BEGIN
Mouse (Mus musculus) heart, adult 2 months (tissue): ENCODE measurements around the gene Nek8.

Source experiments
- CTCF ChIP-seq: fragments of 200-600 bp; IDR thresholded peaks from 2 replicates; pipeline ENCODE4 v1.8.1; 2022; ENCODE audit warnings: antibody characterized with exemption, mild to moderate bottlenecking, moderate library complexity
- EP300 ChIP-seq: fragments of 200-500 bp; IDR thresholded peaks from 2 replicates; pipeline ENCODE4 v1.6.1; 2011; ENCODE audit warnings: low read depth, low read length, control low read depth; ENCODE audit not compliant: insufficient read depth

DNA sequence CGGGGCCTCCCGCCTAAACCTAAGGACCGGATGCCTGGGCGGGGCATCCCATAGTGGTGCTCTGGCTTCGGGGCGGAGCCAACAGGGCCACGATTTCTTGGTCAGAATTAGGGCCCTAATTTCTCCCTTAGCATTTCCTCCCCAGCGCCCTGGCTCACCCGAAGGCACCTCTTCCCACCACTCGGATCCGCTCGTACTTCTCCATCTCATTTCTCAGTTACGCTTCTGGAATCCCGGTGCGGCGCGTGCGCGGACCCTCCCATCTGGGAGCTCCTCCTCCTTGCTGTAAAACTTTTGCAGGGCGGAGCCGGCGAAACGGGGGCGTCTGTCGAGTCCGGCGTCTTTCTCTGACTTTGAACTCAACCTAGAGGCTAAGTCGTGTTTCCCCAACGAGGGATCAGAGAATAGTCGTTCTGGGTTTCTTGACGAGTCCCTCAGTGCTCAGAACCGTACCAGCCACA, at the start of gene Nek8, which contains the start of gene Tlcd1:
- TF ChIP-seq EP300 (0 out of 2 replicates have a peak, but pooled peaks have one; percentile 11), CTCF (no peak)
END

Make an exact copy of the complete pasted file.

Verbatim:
Mouse (Mus musculus) heart, adult 2 months (tissue): ENCODE measurements around the gene Nek8.

Source experiments
- CTCF ChIP-seq: fragments of 200-600 bp; IDR thresholded peaks from 2 replicates; pipeline ENCODE4 v1.8.1; 2022; ENCODE audit warnings: antibody characterized with exemption, mild to moderate bottlenecking, moderate library complexity
- EP300 ChIP-seq: fragments of 200-500 bp; IDR thresholded peaks from 2 replicates; pipeline ENCODE4 v1.6.1; 2011; ENCODE audit warnings: low read depth, low read length, control low read depth; ENCODE audit not compliant: insufficient read depth

DNA sequence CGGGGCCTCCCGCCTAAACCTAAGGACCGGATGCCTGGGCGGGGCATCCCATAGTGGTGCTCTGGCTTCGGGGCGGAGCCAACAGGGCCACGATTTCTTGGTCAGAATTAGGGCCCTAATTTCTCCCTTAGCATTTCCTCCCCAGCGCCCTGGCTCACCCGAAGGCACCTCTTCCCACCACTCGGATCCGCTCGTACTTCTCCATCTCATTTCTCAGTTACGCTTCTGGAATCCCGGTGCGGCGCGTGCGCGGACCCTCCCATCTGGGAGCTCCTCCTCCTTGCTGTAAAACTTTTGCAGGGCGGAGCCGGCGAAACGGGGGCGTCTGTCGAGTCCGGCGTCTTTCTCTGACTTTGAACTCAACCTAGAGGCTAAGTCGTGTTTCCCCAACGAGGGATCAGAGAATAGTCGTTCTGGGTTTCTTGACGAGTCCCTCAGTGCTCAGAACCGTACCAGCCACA, at the start of gene Nek8, which contains the start of gene Tlcd1:
- TF ChIP-seq EP300 (0 out of 2 replicates have a peak, but pooled peaks have one; percentile 11), CTCF (no peak)